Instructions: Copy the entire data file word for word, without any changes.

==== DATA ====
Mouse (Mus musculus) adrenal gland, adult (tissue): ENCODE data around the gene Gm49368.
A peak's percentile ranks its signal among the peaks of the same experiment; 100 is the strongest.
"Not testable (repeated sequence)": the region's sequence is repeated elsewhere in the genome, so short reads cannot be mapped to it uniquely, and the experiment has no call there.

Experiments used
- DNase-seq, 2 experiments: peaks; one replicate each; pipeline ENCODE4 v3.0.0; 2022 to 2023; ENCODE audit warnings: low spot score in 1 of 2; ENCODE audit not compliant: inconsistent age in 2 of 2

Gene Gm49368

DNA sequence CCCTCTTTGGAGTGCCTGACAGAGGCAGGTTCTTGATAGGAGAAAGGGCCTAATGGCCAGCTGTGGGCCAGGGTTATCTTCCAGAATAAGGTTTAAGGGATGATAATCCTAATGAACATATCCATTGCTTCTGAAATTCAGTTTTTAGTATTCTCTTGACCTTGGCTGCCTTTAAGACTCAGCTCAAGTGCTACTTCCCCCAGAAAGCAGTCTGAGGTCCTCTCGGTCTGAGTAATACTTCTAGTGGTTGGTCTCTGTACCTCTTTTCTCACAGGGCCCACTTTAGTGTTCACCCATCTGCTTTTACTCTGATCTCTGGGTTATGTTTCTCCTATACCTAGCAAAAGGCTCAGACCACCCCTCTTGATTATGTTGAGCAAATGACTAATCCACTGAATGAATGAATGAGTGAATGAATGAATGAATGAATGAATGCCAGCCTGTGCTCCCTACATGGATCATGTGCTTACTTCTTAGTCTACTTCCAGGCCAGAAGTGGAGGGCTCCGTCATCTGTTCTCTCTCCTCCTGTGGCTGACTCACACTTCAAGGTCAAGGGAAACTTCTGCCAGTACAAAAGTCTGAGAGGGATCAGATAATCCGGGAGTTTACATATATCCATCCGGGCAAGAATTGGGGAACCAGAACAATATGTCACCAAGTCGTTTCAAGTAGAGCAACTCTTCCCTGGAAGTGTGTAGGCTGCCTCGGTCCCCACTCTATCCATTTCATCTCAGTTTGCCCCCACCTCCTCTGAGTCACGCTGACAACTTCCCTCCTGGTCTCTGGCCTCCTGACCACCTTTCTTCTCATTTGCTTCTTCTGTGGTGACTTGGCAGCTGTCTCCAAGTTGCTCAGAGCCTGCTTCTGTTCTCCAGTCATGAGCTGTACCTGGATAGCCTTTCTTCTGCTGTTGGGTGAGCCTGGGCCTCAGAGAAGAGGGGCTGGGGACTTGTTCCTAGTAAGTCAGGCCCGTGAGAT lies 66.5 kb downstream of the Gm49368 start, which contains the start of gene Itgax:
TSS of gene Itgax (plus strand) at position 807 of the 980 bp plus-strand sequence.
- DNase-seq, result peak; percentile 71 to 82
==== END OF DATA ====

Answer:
Mouse (Mus musculus) adrenal gland, adult (tissue): ENCODE data around the gene Gm49368.
A peak's percentile ranks its signal among the peaks of the same experiment; 100 is the strongest.
"Not testable (repeated sequence)": the region's sequence is repeated elsewhere in the genome, so short reads cannot be mapped to it uniquely, and the experiment has no call there.

Experiments used
- DNase-seq, 2 experiments: peaks; one replicate each; pipeline ENCODE4 v3.0.0; 2022 to 2023; ENCODE audit warnings: low spot score in 1 of 2; ENCODE audit not compliant: inconsistent age in 2 of 2

Gene Gm49368

DNA sequence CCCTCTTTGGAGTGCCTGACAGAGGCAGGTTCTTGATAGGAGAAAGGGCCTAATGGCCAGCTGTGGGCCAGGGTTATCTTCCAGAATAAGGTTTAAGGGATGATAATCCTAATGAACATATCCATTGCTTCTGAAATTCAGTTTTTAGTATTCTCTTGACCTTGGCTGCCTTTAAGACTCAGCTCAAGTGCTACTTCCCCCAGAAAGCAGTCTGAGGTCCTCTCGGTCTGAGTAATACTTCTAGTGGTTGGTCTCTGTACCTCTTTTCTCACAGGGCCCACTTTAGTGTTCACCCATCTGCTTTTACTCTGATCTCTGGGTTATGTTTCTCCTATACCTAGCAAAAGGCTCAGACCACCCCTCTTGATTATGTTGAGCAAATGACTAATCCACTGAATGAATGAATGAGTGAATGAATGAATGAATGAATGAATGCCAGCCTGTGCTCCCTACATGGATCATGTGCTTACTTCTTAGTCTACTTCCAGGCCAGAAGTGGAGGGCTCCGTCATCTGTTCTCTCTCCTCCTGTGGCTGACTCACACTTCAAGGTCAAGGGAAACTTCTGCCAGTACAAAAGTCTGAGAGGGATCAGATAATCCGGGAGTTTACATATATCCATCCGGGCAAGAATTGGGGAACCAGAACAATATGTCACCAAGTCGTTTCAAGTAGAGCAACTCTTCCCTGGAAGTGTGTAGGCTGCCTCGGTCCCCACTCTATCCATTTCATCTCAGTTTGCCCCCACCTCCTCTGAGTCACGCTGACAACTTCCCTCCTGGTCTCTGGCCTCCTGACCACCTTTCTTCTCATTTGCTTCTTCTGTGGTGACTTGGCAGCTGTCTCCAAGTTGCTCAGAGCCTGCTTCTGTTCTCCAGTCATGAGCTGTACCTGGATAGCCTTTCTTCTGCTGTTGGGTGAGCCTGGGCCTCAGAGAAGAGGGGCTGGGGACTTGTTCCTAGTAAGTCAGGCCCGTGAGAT lies 66.5 kb downstream of the Gm49368 start, which contains the start of gene Itgax:
TSS of gene Itgax (plus strand) at position 807 of the 980 bp plus-strand sequence.
- DNase-seq, result peak; percentile 71 to 82